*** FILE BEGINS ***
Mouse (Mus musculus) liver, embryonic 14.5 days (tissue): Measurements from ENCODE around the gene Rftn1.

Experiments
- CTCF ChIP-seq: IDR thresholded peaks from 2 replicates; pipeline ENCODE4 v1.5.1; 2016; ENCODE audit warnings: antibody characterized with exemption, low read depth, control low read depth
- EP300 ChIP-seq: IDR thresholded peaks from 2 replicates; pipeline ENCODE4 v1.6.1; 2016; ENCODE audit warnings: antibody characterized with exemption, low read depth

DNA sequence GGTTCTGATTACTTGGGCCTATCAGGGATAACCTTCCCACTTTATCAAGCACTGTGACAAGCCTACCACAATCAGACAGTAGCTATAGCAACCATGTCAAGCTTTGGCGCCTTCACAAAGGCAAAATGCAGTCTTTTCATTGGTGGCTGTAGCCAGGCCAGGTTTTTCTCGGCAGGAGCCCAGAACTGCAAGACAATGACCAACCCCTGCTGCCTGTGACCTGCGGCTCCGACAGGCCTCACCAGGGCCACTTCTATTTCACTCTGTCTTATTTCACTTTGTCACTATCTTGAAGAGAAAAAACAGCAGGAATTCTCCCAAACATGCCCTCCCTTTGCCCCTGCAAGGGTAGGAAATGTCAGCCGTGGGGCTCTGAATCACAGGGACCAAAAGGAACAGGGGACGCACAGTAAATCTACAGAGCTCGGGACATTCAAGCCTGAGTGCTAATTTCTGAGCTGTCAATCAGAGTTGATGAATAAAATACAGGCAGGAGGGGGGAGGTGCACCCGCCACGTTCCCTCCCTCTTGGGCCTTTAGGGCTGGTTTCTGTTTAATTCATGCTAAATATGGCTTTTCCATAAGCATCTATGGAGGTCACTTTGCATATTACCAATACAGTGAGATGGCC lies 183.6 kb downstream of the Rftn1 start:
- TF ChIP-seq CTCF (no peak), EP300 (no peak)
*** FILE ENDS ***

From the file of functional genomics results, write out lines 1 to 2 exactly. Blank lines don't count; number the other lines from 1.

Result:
Mouse (Mus musculus) liver, embryonic 14.5 days (tissue): Measurements from ENCODE around the gene Rftn1.

Experiments